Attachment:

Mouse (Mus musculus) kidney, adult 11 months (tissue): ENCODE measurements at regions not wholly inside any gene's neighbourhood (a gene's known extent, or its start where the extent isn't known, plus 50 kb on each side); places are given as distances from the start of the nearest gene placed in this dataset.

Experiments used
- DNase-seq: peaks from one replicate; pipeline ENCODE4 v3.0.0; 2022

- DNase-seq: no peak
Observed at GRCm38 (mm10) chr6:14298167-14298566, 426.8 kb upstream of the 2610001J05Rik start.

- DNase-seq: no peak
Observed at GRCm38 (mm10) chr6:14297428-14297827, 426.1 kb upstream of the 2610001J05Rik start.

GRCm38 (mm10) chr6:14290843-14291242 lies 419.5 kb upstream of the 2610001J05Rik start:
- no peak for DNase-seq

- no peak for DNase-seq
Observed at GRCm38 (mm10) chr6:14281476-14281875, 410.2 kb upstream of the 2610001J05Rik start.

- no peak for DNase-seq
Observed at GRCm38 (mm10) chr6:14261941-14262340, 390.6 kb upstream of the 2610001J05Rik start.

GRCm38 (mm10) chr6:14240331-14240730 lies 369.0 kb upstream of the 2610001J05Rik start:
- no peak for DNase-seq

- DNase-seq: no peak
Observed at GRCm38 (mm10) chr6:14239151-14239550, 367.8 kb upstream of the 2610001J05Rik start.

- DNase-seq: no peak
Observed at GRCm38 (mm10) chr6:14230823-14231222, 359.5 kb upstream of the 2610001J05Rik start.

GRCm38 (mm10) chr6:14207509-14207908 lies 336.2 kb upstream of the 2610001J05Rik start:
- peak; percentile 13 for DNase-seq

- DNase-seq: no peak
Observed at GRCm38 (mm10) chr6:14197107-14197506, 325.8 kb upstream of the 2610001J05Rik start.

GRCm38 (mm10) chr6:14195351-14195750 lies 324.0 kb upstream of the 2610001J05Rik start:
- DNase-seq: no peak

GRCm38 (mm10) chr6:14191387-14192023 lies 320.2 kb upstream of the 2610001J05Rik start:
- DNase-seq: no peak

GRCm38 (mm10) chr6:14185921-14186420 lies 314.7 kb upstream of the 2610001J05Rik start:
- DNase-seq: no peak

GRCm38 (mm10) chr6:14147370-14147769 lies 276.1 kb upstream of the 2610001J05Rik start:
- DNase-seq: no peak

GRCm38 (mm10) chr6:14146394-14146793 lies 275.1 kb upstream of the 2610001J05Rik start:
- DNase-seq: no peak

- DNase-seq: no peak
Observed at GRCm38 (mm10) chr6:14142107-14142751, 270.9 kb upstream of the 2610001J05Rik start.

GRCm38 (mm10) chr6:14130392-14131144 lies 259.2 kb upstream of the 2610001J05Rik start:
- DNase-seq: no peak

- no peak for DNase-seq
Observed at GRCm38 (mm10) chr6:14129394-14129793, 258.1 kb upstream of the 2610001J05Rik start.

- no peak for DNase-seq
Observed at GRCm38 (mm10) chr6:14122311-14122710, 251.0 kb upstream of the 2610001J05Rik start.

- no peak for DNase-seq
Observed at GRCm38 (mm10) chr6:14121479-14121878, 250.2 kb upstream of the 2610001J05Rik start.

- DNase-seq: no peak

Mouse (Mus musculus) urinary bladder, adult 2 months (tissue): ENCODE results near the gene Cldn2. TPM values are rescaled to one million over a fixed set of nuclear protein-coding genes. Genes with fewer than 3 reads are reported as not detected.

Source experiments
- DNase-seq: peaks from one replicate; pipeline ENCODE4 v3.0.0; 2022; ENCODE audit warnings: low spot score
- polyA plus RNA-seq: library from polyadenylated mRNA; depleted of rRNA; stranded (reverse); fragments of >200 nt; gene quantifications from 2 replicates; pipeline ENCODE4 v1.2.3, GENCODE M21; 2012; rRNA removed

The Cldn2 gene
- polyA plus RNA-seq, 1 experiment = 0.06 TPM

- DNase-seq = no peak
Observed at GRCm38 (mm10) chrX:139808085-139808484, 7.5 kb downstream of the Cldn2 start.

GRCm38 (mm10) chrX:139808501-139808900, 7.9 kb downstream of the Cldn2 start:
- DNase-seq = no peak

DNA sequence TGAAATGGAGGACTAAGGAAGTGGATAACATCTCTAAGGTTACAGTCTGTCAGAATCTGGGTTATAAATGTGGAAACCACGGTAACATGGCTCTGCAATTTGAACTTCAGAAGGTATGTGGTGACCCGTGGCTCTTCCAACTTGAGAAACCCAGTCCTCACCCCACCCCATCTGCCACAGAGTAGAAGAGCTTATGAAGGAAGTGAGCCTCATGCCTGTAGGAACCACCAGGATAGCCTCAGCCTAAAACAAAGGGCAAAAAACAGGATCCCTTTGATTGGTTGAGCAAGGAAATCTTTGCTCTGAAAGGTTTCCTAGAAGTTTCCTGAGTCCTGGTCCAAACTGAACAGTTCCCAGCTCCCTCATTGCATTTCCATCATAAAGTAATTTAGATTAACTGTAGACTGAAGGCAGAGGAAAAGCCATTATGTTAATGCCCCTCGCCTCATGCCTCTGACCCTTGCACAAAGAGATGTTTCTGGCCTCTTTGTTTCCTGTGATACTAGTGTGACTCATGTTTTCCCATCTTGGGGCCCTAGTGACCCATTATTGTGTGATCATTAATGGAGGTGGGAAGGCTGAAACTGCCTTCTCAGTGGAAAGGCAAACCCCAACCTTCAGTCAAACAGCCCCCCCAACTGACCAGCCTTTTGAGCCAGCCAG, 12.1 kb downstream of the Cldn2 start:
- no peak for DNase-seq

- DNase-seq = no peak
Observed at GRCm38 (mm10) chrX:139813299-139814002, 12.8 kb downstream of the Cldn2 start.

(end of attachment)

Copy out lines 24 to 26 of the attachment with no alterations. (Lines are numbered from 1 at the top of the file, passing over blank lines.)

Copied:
GRCm38 (mm10) chr6:14195351-14195750 lies 324.0 kb upstream of the 2610001J05Rik start:
- DNase-seq: no peak

GRCm38 (mm10) chr6:14191387-14192023 lies 320.2 kb upstream of the 2610001J05Rik start: